**Comparison Test for Improper Integrals **

Here now that we've seen how to actually calculate improper integrals we should to address one more topic about them. Frequently we aren't concerned along with the actual value of these integrals. In place of it we might just only be interested in if the integral is convergent or divergent. As well, there will be some integrals which we simply won't be capable to integrate and yet we would still such as to know if they converge or diverge.

To deal along with this we have got a test for convergence or divergence which we can use to assist us answer the question of convergence for a not proper integral.

We will provide this test only for a sub-case of the infinite interval integral, though versions of the test exist for the other sub-cases of the infinite interval integrals also integrals with discontinuous integrands.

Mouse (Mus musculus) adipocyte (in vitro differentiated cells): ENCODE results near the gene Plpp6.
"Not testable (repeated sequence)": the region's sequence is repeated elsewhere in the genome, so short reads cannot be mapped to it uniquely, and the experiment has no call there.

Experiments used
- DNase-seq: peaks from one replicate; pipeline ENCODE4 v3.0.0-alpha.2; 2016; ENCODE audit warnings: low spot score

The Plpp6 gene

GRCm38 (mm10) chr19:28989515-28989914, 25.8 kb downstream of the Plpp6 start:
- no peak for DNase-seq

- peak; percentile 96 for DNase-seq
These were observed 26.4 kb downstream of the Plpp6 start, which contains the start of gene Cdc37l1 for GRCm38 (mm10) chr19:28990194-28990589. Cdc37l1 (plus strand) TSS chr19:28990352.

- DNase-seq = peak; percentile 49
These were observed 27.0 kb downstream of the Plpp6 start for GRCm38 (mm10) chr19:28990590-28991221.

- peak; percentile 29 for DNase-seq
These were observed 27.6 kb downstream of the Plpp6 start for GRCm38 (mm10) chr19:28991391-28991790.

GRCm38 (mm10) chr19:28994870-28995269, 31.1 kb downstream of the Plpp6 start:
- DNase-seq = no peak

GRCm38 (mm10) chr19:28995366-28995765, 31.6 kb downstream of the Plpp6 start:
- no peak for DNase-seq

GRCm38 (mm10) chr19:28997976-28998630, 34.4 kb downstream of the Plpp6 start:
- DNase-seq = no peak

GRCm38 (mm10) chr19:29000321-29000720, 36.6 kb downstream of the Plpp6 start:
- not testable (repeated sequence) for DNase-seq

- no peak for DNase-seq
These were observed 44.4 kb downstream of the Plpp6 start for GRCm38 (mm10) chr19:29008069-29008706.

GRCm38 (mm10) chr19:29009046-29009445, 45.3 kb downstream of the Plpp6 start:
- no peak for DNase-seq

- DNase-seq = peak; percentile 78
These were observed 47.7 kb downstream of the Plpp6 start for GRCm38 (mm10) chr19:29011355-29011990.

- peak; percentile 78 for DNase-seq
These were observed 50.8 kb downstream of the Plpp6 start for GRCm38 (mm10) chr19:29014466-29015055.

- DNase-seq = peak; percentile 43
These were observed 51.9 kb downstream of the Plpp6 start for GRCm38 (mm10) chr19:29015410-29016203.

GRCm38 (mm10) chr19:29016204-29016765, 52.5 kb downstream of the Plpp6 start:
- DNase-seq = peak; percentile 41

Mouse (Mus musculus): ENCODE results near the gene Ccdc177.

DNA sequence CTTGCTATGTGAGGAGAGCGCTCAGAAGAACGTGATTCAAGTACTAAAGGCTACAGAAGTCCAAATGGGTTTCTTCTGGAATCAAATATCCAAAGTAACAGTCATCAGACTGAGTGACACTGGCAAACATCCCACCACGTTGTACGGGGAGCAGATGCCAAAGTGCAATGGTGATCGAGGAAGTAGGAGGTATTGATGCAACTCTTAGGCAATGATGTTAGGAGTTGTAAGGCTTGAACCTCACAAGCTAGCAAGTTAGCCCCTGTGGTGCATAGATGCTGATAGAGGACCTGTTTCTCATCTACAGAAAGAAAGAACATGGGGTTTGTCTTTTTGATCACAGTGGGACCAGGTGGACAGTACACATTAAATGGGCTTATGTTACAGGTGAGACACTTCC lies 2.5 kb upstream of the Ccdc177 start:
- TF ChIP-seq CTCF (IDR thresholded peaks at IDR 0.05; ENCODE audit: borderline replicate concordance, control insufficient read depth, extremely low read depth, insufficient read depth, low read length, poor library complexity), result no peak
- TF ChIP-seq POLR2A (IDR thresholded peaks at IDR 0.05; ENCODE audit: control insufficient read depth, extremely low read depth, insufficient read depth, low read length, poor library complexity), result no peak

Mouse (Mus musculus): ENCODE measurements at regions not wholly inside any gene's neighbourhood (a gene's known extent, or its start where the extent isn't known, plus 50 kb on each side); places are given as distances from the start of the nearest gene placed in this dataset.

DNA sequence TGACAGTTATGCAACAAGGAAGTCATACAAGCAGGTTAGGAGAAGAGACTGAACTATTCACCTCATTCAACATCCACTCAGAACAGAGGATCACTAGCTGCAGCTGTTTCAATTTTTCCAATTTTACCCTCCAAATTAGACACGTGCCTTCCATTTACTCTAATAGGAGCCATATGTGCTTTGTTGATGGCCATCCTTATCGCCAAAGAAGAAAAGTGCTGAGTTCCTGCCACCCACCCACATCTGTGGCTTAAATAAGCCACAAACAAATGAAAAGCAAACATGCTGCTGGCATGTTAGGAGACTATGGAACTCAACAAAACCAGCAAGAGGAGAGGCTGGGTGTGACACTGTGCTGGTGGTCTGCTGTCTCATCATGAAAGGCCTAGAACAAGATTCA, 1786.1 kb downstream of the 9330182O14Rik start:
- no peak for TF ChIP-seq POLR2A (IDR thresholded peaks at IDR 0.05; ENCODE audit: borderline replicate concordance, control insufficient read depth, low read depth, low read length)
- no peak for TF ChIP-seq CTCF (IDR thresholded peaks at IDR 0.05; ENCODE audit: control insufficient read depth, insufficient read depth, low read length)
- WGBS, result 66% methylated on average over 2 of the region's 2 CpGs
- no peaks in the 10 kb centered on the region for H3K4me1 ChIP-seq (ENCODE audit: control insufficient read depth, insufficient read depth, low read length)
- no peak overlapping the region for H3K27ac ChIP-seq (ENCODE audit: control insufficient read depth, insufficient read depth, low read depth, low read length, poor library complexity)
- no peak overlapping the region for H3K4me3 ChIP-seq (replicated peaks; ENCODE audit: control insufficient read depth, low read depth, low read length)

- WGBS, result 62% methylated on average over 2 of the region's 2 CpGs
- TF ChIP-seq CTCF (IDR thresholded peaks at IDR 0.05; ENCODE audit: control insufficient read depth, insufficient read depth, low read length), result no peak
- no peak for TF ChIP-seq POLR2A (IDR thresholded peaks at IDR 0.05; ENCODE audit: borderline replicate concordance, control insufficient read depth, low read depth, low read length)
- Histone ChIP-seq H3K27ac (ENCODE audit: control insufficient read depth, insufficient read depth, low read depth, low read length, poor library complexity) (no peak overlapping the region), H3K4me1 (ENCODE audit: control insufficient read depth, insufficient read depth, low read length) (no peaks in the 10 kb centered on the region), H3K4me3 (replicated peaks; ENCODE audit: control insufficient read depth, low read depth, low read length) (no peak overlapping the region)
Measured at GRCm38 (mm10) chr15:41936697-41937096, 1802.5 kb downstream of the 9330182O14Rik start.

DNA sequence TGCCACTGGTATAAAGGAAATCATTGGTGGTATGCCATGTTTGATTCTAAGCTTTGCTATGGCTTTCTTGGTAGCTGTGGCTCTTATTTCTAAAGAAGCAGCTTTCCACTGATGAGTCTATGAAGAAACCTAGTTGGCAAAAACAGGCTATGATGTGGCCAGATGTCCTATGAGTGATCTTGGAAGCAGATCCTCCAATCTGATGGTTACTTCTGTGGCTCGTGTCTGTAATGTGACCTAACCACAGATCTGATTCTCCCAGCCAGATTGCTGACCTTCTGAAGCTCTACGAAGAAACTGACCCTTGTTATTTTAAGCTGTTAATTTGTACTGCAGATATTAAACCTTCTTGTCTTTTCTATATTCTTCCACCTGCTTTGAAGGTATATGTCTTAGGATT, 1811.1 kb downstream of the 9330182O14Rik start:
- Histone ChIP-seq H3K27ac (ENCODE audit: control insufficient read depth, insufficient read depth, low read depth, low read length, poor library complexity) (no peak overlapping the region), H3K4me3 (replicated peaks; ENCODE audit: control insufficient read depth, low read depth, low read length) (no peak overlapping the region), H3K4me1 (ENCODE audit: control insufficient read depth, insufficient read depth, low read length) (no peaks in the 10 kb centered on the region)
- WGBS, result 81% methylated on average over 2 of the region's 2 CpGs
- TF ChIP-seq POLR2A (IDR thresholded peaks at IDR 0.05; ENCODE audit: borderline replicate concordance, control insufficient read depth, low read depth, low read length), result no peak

Comparison Test

If f (x) ≥ g (x) > 0 on the interval [a, ∞] then,

1. If ∫^{∞}_{a} f(x) converges then so does ∫^{∞}_{a} g(x) dx.

2. If ∫^{∞}_{a} g(x) dx diverges then so does ∫^{∞}_{a} f (x) dx.

Note: If you think in terms of area the Comparison Test makes a lot of sense. Determine if f (x) is larger than g(x) then the area within f (x) must as well be larger than the area under g(x). Thus, if the area within the larger function is finite after that the area under the smaller function has to be finite. Similarly, if the area under the smaller function is infinite after that the area within the larger function must as well be infinite. Be cautious not to misuse this test. If the smaller function converges there is no basis to believe that the larger will as well converge (after all infinity is larger as compared to a finite number...) and determine if the larger function diverges there is no reason to believe that the smaller function will also diverge.